What will be the biggest challenge for the generation of women behind you?

The biggest challenge for the generation coming up behind me will be balancing digital and physical personas (versus the work-life balance my generation is currently tackling). As the pandemic and technology increasingly push the world toward globalization, opportunities for access and career evolution will become increasingly democratized, but it will also increase our time spent across exclusively-digital channels, creating potential risks of further segregation between our physical-selves and our online(digital)-selves.   

I would imagine that generations coming up behind us will laugh at our inability to manage work-life-balance (as organizations continue to pursue greater online-working norms); they will be attempting to strike a far more difficult balance between their online-persona versus in-person-persona.

What advice would you give to young women entering the field?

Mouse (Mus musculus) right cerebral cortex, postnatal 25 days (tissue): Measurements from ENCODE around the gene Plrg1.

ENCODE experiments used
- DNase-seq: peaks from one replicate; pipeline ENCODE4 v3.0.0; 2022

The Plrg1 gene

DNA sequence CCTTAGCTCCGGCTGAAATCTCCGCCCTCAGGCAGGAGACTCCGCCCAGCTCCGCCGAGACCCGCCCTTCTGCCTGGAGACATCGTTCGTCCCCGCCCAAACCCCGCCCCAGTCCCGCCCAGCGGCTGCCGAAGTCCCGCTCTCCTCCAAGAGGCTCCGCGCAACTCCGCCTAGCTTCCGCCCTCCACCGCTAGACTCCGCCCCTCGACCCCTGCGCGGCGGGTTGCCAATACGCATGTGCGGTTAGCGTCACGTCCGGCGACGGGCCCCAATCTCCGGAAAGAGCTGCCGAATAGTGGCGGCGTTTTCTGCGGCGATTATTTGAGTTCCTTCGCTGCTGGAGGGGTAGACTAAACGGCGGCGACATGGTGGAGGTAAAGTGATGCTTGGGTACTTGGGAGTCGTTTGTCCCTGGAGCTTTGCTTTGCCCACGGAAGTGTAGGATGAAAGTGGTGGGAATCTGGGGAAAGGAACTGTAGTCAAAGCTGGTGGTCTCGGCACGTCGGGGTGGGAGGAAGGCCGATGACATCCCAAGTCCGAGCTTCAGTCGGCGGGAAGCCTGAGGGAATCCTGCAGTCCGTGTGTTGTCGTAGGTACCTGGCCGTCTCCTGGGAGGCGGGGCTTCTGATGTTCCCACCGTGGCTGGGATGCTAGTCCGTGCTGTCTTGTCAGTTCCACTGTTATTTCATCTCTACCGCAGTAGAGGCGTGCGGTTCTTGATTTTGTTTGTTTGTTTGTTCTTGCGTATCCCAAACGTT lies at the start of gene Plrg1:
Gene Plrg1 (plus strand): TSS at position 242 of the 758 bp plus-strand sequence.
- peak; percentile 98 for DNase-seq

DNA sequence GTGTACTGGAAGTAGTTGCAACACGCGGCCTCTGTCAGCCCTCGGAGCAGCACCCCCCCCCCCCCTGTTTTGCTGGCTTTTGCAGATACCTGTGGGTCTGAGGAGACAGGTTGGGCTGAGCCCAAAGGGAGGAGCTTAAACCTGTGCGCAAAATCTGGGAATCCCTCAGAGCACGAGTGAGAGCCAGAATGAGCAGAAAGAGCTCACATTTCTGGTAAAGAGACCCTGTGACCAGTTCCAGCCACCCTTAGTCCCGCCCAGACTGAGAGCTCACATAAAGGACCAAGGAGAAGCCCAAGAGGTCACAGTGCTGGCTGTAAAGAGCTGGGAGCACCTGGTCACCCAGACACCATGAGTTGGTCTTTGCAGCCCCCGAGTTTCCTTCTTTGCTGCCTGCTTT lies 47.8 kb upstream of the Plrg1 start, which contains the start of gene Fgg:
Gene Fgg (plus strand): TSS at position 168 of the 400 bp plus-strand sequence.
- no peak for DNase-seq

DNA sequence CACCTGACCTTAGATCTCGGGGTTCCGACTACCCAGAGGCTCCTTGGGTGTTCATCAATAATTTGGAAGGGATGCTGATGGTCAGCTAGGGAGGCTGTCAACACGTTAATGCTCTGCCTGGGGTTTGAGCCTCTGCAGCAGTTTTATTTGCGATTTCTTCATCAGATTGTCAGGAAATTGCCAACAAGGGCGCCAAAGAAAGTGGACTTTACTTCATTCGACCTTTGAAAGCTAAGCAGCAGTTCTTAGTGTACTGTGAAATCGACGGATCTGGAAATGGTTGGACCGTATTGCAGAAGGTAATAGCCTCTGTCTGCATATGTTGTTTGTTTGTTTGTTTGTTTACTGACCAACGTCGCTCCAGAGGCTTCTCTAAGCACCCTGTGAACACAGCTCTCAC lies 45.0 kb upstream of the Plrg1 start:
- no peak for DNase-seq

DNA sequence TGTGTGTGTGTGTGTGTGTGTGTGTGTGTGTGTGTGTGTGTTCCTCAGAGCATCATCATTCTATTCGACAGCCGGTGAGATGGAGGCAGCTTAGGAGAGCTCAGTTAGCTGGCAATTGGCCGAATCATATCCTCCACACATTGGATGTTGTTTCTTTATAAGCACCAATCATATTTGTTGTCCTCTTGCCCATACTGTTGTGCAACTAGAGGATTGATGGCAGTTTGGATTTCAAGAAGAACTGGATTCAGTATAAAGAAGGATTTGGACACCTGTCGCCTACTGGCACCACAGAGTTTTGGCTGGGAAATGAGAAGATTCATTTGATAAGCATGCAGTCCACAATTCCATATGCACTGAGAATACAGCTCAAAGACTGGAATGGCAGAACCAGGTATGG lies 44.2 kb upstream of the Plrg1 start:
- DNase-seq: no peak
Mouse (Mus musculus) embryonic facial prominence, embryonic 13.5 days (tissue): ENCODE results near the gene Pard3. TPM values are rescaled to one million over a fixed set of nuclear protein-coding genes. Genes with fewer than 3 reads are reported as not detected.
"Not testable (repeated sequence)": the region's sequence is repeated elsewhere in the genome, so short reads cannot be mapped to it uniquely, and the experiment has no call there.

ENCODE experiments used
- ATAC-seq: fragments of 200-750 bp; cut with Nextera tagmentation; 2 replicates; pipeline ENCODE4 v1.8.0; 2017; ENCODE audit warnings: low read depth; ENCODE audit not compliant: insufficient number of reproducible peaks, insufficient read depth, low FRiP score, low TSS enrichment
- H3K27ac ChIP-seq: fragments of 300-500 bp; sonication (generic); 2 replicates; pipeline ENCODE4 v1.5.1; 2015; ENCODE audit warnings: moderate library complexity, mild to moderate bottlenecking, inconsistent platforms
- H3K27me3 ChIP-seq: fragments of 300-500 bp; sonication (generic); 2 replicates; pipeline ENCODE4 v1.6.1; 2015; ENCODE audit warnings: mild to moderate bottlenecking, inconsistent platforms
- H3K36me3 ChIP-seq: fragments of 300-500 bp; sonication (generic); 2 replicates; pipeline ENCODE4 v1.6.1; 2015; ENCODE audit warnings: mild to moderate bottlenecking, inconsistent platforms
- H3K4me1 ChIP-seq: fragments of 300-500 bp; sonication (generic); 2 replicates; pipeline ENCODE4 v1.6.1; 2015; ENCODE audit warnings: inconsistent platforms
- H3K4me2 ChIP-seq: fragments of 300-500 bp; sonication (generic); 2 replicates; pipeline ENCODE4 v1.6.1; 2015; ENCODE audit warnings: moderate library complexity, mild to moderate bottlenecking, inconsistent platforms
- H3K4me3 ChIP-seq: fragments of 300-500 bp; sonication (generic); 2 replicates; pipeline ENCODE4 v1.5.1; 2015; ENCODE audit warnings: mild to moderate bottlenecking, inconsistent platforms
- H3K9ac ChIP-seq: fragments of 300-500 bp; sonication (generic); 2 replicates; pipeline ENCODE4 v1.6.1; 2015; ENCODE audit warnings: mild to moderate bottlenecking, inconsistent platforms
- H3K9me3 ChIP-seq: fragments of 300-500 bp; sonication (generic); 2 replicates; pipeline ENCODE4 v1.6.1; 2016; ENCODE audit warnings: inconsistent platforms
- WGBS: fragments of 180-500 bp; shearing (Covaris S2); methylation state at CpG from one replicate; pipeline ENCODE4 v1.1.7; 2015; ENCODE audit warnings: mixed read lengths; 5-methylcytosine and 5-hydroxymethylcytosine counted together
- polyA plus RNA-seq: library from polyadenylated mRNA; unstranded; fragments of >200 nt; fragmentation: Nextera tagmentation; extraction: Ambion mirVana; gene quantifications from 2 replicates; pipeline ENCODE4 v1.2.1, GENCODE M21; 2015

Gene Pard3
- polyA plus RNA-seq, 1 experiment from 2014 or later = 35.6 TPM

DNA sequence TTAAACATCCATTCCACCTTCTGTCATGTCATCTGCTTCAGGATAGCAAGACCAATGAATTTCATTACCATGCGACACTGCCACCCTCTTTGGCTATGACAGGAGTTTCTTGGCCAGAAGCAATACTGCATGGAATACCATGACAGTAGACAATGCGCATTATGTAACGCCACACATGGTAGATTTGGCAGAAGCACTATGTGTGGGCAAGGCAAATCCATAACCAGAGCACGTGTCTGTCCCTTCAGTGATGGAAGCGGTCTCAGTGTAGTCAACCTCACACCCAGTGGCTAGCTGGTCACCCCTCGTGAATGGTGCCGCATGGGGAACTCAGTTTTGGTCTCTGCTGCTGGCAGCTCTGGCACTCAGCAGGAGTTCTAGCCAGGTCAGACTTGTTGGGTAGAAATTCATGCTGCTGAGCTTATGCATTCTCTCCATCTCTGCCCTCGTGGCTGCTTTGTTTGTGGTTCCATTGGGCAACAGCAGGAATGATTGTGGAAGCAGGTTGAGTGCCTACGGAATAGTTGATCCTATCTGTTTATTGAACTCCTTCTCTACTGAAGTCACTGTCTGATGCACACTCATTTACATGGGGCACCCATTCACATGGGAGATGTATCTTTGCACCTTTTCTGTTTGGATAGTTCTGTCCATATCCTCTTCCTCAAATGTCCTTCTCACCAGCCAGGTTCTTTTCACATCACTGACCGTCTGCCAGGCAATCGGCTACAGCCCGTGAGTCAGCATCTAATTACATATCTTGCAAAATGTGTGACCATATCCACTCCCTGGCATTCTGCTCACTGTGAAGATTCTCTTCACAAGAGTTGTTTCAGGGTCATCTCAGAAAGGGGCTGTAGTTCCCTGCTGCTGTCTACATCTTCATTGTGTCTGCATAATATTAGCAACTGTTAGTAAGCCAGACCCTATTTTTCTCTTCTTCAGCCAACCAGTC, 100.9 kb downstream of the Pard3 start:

Find someone to mentor. If you learn how to write and communicate through written language – you can articulate strategy & operations – if you can learn how to speak and communicate through inspiration and storytelling – you can become a leader; and if you can do both: you will be unstoppable. Being able to mentor someone will help refine your communication, articulate your position as a leader, and mitigate any imposter syndrome. Practice and posture – the more you do something (show up as a leader, mentor, speaker, etc.), the more real it will become.

Chandra Rink is the Director, Product (Innovation & Strategy) at ATB Financial.

Follow Chandra on LinkedIn